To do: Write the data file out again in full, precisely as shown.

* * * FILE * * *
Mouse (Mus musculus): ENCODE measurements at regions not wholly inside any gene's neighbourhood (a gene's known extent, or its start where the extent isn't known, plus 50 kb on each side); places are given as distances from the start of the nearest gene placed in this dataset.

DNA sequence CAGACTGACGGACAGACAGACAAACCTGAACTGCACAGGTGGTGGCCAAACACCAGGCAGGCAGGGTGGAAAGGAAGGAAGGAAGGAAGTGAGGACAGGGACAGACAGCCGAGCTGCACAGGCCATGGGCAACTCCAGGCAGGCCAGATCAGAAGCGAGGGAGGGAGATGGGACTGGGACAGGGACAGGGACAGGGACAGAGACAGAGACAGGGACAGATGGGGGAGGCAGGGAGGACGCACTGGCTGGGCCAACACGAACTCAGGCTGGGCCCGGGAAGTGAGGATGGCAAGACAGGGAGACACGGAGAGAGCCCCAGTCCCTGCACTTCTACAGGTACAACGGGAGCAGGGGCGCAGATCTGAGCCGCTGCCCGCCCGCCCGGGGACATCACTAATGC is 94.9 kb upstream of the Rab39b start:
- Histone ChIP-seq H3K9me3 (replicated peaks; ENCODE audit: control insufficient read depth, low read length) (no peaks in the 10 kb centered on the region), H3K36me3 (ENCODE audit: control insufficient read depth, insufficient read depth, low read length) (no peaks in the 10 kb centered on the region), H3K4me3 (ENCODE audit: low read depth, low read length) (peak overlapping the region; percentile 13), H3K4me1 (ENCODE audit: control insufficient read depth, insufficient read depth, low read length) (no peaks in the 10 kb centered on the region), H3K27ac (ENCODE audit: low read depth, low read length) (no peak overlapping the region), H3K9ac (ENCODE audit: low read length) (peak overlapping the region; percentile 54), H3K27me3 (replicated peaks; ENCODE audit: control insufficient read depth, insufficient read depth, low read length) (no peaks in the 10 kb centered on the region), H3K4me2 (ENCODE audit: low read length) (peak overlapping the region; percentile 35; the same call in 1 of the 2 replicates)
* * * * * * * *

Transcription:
Mouse (Mus musculus): ENCODE measurements at regions not wholly inside any gene's neighbourhood (a gene's known extent, or its start where the extent isn't known, plus 50 kb on each side); places are given as distances from the start of the nearest gene placed in this dataset.

DNA sequence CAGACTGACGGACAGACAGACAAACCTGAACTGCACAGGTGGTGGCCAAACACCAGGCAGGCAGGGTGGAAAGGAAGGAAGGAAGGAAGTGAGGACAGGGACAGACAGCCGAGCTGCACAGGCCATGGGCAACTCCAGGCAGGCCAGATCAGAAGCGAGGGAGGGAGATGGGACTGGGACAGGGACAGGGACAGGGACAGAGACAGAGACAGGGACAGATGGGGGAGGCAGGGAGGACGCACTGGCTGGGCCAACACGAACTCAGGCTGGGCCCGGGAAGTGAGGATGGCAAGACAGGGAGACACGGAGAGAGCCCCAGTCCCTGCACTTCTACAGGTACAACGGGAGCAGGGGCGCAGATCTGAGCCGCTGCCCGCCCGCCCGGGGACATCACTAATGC is 94.9 kb upstream of the Rab39b start:
- Histone ChIP-seq H3K9me3 (replicated peaks; ENCODE audit: control insufficient read depth, low read length) (no peaks in the 10 kb centered on the region), H3K36me3 (ENCODE audit: control insufficient read depth, insufficient read depth, low read length) (no peaks in the 10 kb centered on the region), H3K4me3 (ENCODE audit: low read depth, low read length) (peak overlapping the region; percentile 13), H3K4me1 (ENCODE audit: control insufficient read depth, insufficient read depth, low read length) (no peaks in the 10 kb centered on the region), H3K27ac (ENCODE audit: low read depth, low read length) (no peak overlapping the region), H3K9ac (ENCODE audit: low read length) (peak overlapping the region; percentile 54), H3K27me3 (replicated peaks; ENCODE audit: control insufficient read depth, insufficient read depth, low read length) (no peaks in the 10 kb centered on the region), H3K4me2 (ENCODE audit: low read length) (peak overlapping the region; percentile 35; the same call in 1 of the 2 replicates)